Rye With or Without Purple Top Turnips for Stocker Calf Grazing Over the Winter Following Corn Harvest as Part of a Southeastern U.S. Integrated Crop-Livestock System

Project Overview

Project Type: Graduate Student
Funds awarded in 2019: $11,757.00
Projected End Date: 02/28/2021
Grant Recipient: North Carolina State University
Region: Southern
State: North Carolina
Graduate Student:
Major Professor:
Carrie Pickworth
NC State University

Information Products


  • Agronomic: corn, rye
  • Vegetables: turnips
  • Animals: bovine


  • Animal Production: feed/forage
  • Crop Production: cover crops
  • Production Systems: integrated crop and livestock systems

    Proposal abstract:

    There are many Southeast farmers that manage crop land for corn production either as dryland or with the use of swine and poultry waste as fertilizer. For added sustainability, these farmers could add grazing crops and beef stocker calves to their system, while their crop land is not producing corn. Currently few producers capitalize on these combined resources, although this crop-livestock diversification could potentially increase sustainability and net returns. The incorporation of large taproot brassicas, such as turnips, may mitigate potential soil compaction due to grazing pressure, while enhancing calf daily gains compared to a traditional grass cover crop.

    Therefore, the proposed study will evaluate the forage yield and nutritive value, calf growth, soil characteristics, subsequent corn grain yield, and economic effects of winter grazing stocker calves on either: 1. a monoculture rye or, 2. 60 percent and 40 percent turnip mixture. The study will be conducted at three locations across eastern North Carolina for a second year of a two-year study. At each location approximately 21.85 hectares of land, planted to rye or rye-turnip mixture will be grazed by 24 spring-born commercial steer calves each year. Cover crop yield, nutritional value, and cattle body weights will be recorded throughout the grazing season. Soil and corn grain samples will also be collected from both grazed and excluded areas within each treatment to analyze soil characteristics and subsequent grain yields. Conclusions from this study will demonstrate which winter cover crop was the most practical, sustainable, and economical to implement.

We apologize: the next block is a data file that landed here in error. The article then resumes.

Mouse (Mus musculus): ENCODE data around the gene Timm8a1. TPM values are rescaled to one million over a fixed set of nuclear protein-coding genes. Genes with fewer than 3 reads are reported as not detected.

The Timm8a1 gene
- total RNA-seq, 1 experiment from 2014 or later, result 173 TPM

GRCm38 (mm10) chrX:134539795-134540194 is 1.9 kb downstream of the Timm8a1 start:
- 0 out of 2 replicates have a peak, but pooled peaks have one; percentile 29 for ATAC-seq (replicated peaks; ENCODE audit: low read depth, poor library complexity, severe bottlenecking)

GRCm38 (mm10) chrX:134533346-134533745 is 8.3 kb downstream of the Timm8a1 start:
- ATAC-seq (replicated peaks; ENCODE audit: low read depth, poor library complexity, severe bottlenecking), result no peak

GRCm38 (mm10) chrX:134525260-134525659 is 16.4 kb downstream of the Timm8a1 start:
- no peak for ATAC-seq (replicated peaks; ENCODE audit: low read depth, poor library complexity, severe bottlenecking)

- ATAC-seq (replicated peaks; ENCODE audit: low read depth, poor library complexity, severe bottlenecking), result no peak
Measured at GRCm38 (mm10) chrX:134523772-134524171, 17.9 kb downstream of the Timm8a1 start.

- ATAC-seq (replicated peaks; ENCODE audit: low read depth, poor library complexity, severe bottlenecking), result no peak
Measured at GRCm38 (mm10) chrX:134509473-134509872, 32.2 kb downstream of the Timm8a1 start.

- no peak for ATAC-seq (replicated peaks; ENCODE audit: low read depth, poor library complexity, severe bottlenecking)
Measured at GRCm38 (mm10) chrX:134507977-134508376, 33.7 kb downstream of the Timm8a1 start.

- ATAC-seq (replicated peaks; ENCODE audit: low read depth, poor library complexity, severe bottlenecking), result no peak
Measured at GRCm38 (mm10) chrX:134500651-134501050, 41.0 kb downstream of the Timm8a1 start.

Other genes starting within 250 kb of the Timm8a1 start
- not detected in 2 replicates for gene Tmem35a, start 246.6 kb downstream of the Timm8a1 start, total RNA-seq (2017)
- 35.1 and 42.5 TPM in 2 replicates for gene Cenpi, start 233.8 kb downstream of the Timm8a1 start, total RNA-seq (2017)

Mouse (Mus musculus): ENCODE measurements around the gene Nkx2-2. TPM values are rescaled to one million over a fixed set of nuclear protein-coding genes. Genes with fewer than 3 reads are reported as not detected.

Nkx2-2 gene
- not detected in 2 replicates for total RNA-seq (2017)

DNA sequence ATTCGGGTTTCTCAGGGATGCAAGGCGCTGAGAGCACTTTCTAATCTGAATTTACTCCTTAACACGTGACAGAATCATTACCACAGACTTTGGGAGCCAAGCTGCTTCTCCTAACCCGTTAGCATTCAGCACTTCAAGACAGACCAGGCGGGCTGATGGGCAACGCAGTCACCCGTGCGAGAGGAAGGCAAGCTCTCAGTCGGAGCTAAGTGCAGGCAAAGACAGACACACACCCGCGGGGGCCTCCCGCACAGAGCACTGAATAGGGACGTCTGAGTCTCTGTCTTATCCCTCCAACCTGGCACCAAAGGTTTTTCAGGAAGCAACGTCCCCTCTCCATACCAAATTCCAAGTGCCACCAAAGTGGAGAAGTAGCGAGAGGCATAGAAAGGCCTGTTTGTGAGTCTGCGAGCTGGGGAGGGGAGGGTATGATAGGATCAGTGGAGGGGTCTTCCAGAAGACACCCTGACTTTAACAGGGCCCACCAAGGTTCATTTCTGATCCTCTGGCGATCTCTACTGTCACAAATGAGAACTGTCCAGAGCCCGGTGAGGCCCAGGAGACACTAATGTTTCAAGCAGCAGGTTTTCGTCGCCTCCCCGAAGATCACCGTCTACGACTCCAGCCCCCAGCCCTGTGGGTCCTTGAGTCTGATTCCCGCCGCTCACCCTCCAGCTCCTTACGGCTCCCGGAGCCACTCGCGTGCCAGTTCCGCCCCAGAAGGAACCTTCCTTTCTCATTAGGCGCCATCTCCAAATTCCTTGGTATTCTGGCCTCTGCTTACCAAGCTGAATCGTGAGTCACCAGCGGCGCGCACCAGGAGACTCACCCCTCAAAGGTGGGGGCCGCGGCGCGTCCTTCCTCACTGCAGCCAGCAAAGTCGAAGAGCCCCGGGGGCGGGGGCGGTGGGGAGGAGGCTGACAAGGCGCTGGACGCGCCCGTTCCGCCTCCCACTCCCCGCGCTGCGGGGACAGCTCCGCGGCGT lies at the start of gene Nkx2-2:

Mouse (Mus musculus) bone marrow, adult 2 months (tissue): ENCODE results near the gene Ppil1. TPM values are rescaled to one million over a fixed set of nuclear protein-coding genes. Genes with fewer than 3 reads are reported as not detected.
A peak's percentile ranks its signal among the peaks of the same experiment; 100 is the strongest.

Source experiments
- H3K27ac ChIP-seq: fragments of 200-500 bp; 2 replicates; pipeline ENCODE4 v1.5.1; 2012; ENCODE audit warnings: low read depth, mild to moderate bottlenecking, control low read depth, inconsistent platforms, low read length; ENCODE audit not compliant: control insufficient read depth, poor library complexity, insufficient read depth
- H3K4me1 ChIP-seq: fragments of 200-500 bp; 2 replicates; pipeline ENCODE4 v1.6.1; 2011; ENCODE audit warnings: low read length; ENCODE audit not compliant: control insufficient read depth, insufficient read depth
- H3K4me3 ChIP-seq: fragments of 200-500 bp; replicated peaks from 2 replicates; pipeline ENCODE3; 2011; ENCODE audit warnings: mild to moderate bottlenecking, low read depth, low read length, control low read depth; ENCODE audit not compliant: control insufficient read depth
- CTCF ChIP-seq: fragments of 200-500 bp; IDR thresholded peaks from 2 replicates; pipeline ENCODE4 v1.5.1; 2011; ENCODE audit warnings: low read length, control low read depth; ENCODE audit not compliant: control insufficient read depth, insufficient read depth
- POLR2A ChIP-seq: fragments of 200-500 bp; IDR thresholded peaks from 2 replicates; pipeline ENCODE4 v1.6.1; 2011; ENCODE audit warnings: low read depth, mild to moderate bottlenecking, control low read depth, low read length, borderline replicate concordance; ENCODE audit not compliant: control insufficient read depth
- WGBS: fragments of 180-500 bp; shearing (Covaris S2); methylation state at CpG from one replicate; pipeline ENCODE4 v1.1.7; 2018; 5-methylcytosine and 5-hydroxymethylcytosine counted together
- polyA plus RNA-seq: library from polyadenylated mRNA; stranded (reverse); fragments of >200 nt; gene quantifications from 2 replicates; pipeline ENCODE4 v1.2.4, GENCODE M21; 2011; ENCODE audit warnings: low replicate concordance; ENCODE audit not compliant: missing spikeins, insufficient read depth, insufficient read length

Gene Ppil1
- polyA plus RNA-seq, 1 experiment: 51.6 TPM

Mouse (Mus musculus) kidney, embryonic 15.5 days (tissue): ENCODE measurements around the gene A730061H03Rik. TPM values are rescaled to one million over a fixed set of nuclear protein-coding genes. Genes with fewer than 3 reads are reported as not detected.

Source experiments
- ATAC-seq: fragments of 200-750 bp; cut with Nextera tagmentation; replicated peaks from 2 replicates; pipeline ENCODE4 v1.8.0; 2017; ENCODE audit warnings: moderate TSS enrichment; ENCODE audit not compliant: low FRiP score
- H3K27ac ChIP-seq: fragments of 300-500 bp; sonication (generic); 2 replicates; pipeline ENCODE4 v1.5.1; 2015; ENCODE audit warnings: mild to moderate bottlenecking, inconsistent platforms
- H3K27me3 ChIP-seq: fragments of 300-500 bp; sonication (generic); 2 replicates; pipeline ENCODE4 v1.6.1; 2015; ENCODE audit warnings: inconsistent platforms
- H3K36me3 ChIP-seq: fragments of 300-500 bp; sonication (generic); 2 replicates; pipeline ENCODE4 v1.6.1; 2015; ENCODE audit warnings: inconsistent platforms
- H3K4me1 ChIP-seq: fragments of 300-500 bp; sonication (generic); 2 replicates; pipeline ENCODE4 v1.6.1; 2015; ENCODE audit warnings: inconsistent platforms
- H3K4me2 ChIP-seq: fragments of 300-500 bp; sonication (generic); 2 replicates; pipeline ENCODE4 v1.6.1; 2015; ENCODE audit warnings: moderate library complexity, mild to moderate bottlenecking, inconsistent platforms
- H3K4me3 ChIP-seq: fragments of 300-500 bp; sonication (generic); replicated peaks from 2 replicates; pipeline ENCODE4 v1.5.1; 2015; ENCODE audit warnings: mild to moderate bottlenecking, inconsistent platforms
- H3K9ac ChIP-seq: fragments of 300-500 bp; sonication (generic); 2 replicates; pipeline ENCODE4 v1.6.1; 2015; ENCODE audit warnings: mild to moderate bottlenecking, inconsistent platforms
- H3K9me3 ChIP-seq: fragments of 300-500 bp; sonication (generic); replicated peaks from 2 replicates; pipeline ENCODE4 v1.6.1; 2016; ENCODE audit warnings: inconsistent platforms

Project objectives from proposal:

    • Analyze double-crop forage yield and nutritive value, specifically: dry matter, organic matter, crude protein, neutral detergent fiber, acid detergent fiber, ethanol soluble carbohydrates, in vitro organic matter disappearance, sulfur, and nitrate.
    • Determine the effect of the two double-crop forage schemes on calf growth parameters: hip height, body weight, and average daily gain.
    • Characterize the effect of the two double-crop forge schemes on soil parameters: soil compaction, soil fertility properties, potassium, calcium, magnesium, sulfur, organic carbon and nitrogen, particulate organic matter, and soil microbial biomass in grazed fields and no-grazing exclusions.
    • Measure the impact of grazing stocker calves from two double-crop forage schemes on subsequent corn grain yield.
    • Quantify the economic inputs and returns of grazing stocker cattle on double-crop forage schemes: input costs, $/kg of gain on stocker calves, $/ha of subsequent corn grain, and total net return.
    • Develop and disseminate recommendations for farmers which integrate a multi-species crop-livestock system with stock calves grazing a double-crop annual forage planted after corn grain harvest.
    Any opinions, findings, conclusions, or recommendations expressed in this publication are those of the author(s) and do not necessarily reflect the view of the U.S. Department of Agriculture or SARE.